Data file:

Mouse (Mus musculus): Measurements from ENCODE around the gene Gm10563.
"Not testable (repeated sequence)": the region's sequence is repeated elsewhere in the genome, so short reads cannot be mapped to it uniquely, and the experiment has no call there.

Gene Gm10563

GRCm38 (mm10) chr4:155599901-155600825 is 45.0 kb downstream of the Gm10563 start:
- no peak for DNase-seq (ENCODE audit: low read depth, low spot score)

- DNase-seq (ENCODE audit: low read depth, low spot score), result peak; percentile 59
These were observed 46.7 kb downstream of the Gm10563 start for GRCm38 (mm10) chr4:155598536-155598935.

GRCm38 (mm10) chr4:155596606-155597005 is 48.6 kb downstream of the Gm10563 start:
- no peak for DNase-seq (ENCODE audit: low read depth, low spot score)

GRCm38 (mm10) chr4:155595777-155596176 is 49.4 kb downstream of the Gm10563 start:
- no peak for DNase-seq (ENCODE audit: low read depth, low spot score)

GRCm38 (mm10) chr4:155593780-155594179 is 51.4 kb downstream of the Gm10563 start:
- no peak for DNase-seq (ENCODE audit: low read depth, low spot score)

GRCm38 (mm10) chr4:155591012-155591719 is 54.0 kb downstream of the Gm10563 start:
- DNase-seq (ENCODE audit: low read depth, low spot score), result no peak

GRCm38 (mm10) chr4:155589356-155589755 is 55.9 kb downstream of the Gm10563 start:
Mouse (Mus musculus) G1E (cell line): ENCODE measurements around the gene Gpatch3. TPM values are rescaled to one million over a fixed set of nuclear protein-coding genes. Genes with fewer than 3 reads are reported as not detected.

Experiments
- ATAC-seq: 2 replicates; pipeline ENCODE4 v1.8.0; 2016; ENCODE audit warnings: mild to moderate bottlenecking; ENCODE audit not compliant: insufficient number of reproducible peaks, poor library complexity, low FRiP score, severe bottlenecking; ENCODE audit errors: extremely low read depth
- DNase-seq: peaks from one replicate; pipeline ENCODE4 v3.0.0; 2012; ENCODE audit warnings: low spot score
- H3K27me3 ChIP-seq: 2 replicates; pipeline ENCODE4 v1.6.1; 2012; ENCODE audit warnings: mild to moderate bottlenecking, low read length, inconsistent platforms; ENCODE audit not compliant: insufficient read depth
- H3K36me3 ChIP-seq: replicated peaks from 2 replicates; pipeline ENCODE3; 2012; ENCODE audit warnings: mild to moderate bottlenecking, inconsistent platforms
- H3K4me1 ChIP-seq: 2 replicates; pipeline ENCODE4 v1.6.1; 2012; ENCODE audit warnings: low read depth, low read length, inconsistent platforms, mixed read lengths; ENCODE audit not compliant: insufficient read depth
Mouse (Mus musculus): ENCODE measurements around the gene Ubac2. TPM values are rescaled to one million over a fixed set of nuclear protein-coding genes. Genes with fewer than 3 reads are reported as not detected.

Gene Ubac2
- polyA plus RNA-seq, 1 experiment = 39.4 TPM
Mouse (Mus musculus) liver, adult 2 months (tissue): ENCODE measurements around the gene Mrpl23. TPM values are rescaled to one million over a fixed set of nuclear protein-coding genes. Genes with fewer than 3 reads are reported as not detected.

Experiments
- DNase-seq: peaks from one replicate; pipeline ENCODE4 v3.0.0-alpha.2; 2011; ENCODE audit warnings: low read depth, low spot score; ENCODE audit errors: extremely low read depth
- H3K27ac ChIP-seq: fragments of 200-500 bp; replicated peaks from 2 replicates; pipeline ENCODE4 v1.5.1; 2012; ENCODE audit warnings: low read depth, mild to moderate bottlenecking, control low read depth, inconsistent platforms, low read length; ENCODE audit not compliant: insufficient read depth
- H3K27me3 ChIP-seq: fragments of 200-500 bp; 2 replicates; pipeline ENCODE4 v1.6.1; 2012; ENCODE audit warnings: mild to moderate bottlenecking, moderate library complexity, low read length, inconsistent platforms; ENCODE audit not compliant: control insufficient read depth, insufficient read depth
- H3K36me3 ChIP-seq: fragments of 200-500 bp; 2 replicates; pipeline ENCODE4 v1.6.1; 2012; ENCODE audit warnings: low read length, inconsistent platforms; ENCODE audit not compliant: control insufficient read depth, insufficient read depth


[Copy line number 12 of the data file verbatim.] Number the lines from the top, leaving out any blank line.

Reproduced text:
GRCm38 (mm10) chr4:155593780-155594179 is 51.4 kb downstream of the Gm10563 start: